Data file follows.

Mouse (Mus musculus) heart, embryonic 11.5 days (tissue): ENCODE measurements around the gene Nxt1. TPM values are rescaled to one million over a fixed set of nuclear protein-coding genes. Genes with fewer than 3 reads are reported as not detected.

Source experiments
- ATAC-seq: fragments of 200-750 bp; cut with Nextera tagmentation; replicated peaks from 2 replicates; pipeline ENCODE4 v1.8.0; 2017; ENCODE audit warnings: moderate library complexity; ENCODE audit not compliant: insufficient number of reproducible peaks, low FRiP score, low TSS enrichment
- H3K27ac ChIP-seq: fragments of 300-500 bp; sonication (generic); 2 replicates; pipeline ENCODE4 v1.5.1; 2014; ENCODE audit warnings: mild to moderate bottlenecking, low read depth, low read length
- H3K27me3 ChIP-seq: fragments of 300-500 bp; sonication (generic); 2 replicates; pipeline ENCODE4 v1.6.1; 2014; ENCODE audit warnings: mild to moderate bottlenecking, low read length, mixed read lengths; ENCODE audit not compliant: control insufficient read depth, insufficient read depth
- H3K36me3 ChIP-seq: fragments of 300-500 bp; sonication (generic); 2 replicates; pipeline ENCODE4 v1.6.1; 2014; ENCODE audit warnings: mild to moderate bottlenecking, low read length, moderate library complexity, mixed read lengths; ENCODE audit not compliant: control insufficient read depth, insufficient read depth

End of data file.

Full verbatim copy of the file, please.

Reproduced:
Mouse (Mus musculus) heart, embryonic 11.5 days (tissue): ENCODE measurements around the gene Nxt1. TPM values are rescaled to one million over a fixed set of nuclear protein-coding genes. Genes with fewer than 3 reads are reported as not detected.

Source experiments
- ATAC-seq: fragments of 200-750 bp; cut with Nextera tagmentation; replicated peaks from 2 replicates; pipeline ENCODE4 v1.8.0; 2017; ENCODE audit warnings: moderate library complexity; ENCODE audit not compliant: insufficient number of reproducible peaks, low FRiP score, low TSS enrichment
- H3K27ac ChIP-seq: fragments of 300-500 bp; sonication (generic); 2 replicates; pipeline ENCODE4 v1.5.1; 2014; ENCODE audit warnings: mild to moderate bottlenecking, low read depth, low read length
- H3K27me3 ChIP-seq: fragments of 300-500 bp; sonication (generic); 2 replicates; pipeline ENCODE4 v1.6.1; 2014; ENCODE audit warnings: mild to moderate bottlenecking, low read length, mixed read lengths; ENCODE audit not compliant: control insufficient read depth, insufficient read depth
- H3K36me3 ChIP-seq: fragments of 300-500 bp; sonication (generic); 2 replicates; pipeline ENCODE4 v1.6.1; 2014; ENCODE audit warnings: mild to moderate bottlenecking, low read length, moderate library complexity, mixed read lengths; ENCODE audit not compliant: control insufficient read depth, insufficient read depth